Purpose: The purpose of the study is to find out the incidence of pyramidal lobe (PL), its position in relation to thyroid and correlation with functioning status of thyroid gland. Materials and Methods : This was a retrospective study conducted in Nuclear Medicine Section, Department of Radiology, Aga Khan University Hospital, Karachi, Pakistan. We evaluated radionuclide thyroid scans performed with technetium-99m pertechnetate from March 2009 to May 2013. As per our departmental protocol, patients were used to swallow 100-150 cc water to wash away secreted esophageal activity and minimizing the possibility of false positive results. Patients with diagnosis of thyroiditis or history of any thyroid surgery were excluded. Presence and position of PL (arising from isthmus or either lobe of thyroid), presence or absence of cold or hot nodule (s), total thyroid uptake and thyroid function test performed within 4 weeks of thyroid scan were noted. Results: A total of 1116 thyroid scans qualified inclusion criteria of the study. PL was appreciable in 156 patients with overall incidence of 14% and an annual incidence of 3.5%/year (P < 0.05). Mean age of the population was 40 ± 12 years and female: Male was 113:43 (P < 0.05). Mean thyroid uptake was 14 ± 9% (P > 0.05). PL had origin from left thyroid lobe in 72 (46%), from the right thyroid lobe 58 (37%) and from the isthmus in 26 (17%) (P < 0.05). 135 (86.5%) patients were toxic (P < 0.05) while 15 (9.6%) euthyroid and 6 (3.8%) were hypothyroid (P > 0.05). Conclusion: We conclude that the incidence of PL on thyroid scanning was 14% with predominance for the female gender, left lobe origin and diffuse toxic goiters. An adequately performed thyroid scan would ensure completeness of thyroidectomies and avoid per-operative inconvenience to surgeons due to false positive scan results.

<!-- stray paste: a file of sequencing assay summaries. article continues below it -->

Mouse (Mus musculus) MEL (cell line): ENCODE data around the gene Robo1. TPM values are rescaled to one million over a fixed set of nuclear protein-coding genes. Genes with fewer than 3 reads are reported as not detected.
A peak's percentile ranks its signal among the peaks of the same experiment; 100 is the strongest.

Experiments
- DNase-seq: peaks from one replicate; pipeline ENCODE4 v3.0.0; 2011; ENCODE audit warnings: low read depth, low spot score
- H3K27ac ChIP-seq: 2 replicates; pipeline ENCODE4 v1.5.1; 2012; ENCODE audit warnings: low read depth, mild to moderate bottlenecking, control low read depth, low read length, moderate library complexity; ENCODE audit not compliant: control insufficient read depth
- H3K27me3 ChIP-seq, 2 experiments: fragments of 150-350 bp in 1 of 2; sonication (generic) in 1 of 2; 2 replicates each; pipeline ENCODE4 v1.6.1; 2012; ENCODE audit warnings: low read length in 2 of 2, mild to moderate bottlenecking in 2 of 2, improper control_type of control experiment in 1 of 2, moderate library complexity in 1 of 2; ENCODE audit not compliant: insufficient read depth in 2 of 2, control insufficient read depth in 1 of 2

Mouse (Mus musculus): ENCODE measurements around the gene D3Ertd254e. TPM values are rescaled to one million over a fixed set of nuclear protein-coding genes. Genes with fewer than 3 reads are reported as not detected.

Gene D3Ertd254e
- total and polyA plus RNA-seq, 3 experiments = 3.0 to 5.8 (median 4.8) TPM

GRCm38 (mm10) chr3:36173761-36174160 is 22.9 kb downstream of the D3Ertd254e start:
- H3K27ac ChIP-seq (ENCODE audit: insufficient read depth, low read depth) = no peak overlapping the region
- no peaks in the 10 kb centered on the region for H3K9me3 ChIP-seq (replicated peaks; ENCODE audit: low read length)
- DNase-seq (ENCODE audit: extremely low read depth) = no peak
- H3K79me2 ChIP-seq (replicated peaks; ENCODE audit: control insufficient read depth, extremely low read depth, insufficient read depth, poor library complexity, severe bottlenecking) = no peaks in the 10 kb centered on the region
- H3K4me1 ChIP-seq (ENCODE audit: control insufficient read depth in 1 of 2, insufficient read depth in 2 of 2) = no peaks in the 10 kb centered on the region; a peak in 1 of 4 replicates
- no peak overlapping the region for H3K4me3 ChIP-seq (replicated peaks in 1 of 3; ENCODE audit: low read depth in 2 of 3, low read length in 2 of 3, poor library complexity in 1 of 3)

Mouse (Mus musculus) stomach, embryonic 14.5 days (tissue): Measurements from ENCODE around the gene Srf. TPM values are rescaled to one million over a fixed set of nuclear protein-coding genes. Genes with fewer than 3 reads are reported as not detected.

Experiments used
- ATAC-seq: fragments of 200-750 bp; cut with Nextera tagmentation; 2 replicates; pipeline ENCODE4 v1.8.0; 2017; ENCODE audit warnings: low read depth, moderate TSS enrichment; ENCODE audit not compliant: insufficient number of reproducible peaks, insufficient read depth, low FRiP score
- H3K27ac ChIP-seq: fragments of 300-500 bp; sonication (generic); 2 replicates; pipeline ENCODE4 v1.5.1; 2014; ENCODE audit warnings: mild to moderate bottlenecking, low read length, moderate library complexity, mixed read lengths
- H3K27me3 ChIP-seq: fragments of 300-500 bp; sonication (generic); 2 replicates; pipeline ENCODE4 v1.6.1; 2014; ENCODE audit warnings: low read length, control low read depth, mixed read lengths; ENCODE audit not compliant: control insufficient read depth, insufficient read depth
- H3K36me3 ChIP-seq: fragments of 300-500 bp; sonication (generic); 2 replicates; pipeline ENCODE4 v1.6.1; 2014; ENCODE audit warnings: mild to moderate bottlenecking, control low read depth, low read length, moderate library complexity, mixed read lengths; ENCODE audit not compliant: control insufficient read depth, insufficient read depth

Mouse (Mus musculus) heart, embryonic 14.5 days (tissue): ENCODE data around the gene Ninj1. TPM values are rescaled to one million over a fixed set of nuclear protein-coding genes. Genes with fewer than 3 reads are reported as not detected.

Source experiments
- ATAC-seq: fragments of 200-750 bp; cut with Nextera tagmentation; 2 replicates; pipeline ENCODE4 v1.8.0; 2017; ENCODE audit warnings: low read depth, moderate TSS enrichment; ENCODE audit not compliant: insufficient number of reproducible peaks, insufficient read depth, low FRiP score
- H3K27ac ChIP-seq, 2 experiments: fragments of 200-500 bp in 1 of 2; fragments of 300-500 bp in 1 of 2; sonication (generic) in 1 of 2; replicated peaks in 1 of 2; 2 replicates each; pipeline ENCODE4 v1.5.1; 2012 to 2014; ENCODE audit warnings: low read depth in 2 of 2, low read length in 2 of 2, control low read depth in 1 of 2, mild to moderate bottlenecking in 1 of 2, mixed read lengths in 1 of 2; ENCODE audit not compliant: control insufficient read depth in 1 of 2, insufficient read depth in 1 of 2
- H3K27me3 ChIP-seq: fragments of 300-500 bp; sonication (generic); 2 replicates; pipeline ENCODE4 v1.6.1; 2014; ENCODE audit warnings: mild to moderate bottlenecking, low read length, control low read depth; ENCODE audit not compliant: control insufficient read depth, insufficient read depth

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Acute gastric volvulus with torsion wandering spleen: A rare surgical emergency
Jagdish Gupta, Navneet Sharma, Bhavesh Devkaran, Arun Gupta
September-December 2013, 1(2):53-56
Gastric volvulus, wandering spleen and eventration of diaphragm share a common pathologic cause of absence or laxity of intraperitoneal ligaments. We hereby present a rare case of a 15-year-old male child with cerebral palsy presenting with organo-axial type of acute gastric volvulus resulting in gangrene of whole of stomach, associated with an infarcted wandering spleen, eventration of the diaphragm and cholelithiasis.
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Omental infarction: A misleading cause of an acute abdomen
Robinson George, Kukku Leopold, Krishnan Prasad, Veena Nair
September-December 2013, 1(2):46-48